Mix of excitement, anxiety on 1st day of high school for West Kildonan Grade 9 students

Grade 9 students entering the halls of Winnipeg’s West Kildonan Collegiate were greeted by mask-wearing older students Wednesday, ready to welcome them on their first day of high school. 

Grade 12 student Mitzi Ponce was among those helping to welcome the new students at West Kildonan.

“This is the first time for everybody in the middle of a pandemic, so I’m not really sure how to show the ropes yet or tell about the ropes, but I’ll do my best to guide everyone as much as I can,” she said.

Fellow Grade 12 student Jordan Dearsley also helped welcome the new students.

This year, there will be twice as many students as there were last school year, when COVID-19 pandemic restrictions meant Dearsley and her classmates alternated between days when they were in class and days when they learned at home.

Schools in Winnipeg, along with those in some other Manitoba school divisions, ended the 2020-21 school year in remote learning.

“I feel like I can’t even remember being in full classes, so it’s a big adjustment,” said Dearsley. “It’s almost like we’re coming to high school for the first time too.”

Tammy Harder is a teacher at West Kildonan Collegiate. She’s thrilled to see students in person again. (Meaghan Ketcheson/CBC)

Tammy Harder, who teaches at West Kildonan, says she’s thrilled to welcome new students.

“They’re walking in like little deer in the headlights. They are just nervous little ones. It’s so nice to say good morning, help them get to their class and be there for them,” she said.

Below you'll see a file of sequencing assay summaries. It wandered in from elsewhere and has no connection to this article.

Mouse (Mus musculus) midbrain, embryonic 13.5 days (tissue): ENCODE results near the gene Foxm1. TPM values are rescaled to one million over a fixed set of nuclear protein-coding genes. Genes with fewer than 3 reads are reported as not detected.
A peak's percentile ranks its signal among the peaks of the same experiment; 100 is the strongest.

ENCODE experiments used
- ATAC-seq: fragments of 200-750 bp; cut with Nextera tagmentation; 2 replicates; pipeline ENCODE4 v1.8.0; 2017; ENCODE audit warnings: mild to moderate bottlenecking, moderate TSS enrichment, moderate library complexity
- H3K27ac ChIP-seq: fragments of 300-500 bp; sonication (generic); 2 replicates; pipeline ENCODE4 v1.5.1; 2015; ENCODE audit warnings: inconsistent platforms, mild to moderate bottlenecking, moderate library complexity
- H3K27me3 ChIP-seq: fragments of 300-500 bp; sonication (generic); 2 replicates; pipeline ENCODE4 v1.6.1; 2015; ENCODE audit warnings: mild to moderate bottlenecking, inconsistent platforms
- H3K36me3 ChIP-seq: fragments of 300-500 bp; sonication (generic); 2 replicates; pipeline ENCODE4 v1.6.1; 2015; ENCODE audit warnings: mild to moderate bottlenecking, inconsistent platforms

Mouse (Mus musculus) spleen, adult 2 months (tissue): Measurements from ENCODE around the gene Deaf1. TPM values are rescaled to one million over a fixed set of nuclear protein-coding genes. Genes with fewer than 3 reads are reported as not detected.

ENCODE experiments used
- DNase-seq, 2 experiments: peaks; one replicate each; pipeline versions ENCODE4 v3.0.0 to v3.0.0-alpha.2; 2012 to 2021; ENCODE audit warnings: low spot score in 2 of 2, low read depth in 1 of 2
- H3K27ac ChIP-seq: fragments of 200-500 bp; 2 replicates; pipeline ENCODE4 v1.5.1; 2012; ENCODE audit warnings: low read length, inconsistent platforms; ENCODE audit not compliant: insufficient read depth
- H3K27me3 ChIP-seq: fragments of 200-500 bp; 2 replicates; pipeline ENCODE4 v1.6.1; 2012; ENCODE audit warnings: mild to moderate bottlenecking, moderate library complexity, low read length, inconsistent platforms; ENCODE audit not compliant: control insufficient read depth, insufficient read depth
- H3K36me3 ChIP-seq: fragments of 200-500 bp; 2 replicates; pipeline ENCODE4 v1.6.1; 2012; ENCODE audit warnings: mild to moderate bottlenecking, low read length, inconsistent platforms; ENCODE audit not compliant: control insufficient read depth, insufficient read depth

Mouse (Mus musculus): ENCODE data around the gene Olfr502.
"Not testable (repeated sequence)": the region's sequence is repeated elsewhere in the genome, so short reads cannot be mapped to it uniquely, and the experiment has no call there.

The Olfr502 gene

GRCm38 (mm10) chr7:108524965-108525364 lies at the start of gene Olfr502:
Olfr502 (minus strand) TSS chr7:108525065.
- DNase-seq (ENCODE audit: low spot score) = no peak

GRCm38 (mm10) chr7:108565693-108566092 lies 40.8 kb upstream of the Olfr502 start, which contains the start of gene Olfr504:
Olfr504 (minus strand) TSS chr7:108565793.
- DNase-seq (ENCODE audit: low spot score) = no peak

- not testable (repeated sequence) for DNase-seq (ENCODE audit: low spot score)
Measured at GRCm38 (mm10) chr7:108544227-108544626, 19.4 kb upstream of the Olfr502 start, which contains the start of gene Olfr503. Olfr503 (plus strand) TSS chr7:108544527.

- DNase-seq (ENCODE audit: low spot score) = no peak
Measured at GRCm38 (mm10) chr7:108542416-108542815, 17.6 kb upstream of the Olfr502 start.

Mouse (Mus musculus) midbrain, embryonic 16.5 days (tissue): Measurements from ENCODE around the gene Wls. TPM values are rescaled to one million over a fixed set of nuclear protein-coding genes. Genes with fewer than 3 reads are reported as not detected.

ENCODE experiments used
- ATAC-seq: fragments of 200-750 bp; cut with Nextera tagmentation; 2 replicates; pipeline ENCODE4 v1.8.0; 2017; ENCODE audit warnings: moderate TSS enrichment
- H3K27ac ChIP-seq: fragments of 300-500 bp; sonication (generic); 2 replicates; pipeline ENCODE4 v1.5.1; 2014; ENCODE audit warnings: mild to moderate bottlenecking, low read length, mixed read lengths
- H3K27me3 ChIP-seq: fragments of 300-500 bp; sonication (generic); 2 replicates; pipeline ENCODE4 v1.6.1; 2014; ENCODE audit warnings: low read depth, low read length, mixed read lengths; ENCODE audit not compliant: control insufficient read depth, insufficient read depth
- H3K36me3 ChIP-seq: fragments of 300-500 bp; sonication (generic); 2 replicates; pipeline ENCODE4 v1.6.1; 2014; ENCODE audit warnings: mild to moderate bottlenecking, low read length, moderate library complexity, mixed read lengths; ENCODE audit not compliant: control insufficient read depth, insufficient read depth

She’s also excited to have the students she knows back in the classroom.

“Even driving here, seeing kids at bus stops, it brought little butterflies in my belly to have them all back,” she said.  

“There is going to be kids here in Grade 10 who haven’t seen some of their friends in a year and a half.”

What will graduation look like?

Older students, who have been through what Harder calls a “Ping-Pong” of in-school and remote learning, are worried the return to the classroom may not last the entire school year.

Dearsley is looking forward to her graduation day, but says she doesn’t have high expectations that the school year will continue uninterrupted. 

“There’s a kind of feeling amongst Grade 12s where we’re not holding our breath,” she said.

“We’re all just kind of waiting to see what will happen because we watched two years get really disappointed.”

Grade 11 student M.J. Dela Cruz echoes that.

“I’m excited and expecting a lot,” he said, but acknowledges that “with the pandemic, nothing is guaranteed.”

“I just want to see all my friends again and live out my high school experience.”

A group of Grade 11 and 12 students at West Kildonan Collegiate meet before the start of classes on Wednesday. They’re part of a mentorship group that will help support new Grade 9 students. (Meaghan Ketcheson/CBC)

Ponce says she’s dreaming of parties and ceremonies that aren’t impeded by pandemic restrictions.

“I’m crossing my fingers. I’m hoping I’ll be able to graduate without masks on, be able to go to a grad party and just celebrate with my friends,” she said.

Harder says she’s expecting an uptick in COVID-19 cases now that children are back in school, but wants parents to know that staff are deeply committed to keeping students healthy.

“We absolutely hope that everybody is safe. I did not like the Ping-Pong of in-class/remote [learning] and I really hope that doesn’t happen again, because in the end I want to be here and I want my students with me.”

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